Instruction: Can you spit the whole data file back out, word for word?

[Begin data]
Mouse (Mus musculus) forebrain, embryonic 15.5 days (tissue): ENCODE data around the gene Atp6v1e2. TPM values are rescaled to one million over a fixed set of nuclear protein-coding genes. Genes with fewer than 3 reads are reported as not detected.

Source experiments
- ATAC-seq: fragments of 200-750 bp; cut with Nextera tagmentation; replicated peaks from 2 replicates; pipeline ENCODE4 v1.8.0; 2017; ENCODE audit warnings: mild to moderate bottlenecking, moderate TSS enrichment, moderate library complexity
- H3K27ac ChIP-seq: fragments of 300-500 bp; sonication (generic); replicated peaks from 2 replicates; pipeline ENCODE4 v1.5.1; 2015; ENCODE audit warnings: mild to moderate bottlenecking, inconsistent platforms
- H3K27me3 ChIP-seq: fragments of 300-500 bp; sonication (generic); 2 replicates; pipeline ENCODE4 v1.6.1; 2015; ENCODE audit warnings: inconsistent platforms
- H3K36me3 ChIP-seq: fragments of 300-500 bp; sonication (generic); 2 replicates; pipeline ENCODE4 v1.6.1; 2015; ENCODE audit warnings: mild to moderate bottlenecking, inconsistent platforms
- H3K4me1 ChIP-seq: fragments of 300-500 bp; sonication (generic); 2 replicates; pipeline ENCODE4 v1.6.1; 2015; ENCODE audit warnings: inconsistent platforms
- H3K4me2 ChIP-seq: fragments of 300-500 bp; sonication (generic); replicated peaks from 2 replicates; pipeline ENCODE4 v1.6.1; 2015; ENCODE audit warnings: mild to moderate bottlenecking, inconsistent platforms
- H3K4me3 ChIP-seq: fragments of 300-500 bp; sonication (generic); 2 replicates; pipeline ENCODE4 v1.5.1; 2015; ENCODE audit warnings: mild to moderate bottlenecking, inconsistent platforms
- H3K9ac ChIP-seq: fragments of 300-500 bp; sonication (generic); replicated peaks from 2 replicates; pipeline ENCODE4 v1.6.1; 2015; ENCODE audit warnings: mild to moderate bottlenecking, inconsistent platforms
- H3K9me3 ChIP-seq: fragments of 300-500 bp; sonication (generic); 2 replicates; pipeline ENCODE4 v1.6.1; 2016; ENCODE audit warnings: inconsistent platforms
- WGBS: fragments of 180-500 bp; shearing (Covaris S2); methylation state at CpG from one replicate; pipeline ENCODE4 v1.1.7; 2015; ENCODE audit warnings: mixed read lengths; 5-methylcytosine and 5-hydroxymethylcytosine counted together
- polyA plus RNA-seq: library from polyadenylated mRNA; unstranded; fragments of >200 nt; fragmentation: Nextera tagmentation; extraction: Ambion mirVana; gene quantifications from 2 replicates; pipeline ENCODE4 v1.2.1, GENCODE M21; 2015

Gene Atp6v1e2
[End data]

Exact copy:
Mouse (Mus musculus) forebrain, embryonic 15.5 days (tissue): ENCODE data around the gene Atp6v1e2. TPM values are rescaled to one million over a fixed set of nuclear protein-coding genes. Genes with fewer than 3 reads are reported as not detected.

Source experiments
- ATAC-seq: fragments of 200-750 bp; cut with Nextera tagmentation; replicated peaks from 2 replicates; pipeline ENCODE4 v1.8.0; 2017; ENCODE audit warnings: mild to moderate bottlenecking, moderate TSS enrichment, moderate library complexity
- H3K27ac ChIP-seq: fragments of 300-500 bp; sonication (generic); replicated peaks from 2 replicates; pipeline ENCODE4 v1.5.1; 2015; ENCODE audit warnings: mild to moderate bottlenecking, inconsistent platforms
- H3K27me3 ChIP-seq: fragments of 300-500 bp; sonication (generic); 2 replicates; pipeline ENCODE4 v1.6.1; 2015; ENCODE audit warnings: inconsistent platforms
- H3K36me3 ChIP-seq: fragments of 300-500 bp; sonication (generic); 2 replicates; pipeline ENCODE4 v1.6.1; 2015; ENCODE audit warnings: mild to moderate bottlenecking, inconsistent platforms
- H3K4me1 ChIP-seq: fragments of 300-500 bp; sonication (generic); 2 replicates; pipeline ENCODE4 v1.6.1; 2015; ENCODE audit warnings: inconsistent platforms
- H3K4me2 ChIP-seq: fragments of 300-500 bp; sonication (generic); replicated peaks from 2 replicates; pipeline ENCODE4 v1.6.1; 2015; ENCODE audit warnings: mild to moderate bottlenecking, inconsistent platforms
- H3K4me3 ChIP-seq: fragments of 300-500 bp; sonication (generic); 2 replicates; pipeline ENCODE4 v1.5.1; 2015; ENCODE audit warnings: mild to moderate bottlenecking, inconsistent platforms
- H3K9ac ChIP-seq: fragments of 300-500 bp; sonication (generic); replicated peaks from 2 replicates; pipeline ENCODE4 v1.6.1; 2015; ENCODE audit warnings: mild to moderate bottlenecking, inconsistent platforms
- H3K9me3 ChIP-seq: fragments of 300-500 bp; sonication (generic); 2 replicates; pipeline ENCODE4 v1.6.1; 2016; ENCODE audit warnings: inconsistent platforms
- WGBS: fragments of 180-500 bp; shearing (Covaris S2); methylation state at CpG from one replicate; pipeline ENCODE4 v1.1.7; 2015; ENCODE audit warnings: mixed read lengths; 5-methylcytosine and 5-hydroxymethylcytosine counted together
- polyA plus RNA-seq: library from polyadenylated mRNA; unstranded; fragments of >200 nt; fragmentation: Nextera tagmentation; extraction: Ambion mirVana; gene quantifications from 2 replicates; pipeline ENCODE4 v1.2.1, GENCODE M21; 2015

Gene Atp6v1e2